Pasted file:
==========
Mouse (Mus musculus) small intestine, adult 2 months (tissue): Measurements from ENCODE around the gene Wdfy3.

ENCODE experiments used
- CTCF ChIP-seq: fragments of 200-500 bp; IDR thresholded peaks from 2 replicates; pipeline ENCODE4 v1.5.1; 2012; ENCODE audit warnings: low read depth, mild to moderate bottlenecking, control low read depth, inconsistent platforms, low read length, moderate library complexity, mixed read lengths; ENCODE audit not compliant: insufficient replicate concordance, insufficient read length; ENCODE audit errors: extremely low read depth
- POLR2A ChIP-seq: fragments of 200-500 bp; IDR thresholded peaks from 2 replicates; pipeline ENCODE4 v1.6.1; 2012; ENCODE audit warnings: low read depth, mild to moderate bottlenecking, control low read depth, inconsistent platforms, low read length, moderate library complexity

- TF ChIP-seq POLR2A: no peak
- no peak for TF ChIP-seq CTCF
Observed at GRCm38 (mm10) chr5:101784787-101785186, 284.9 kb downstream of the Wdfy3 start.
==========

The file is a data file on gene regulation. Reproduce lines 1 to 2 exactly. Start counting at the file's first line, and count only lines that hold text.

Mouse (Mus musculus) small intestine, adult 2 months (tissue): Measurements from ENCODE around the gene Wdfy3.

ENCODE experiments used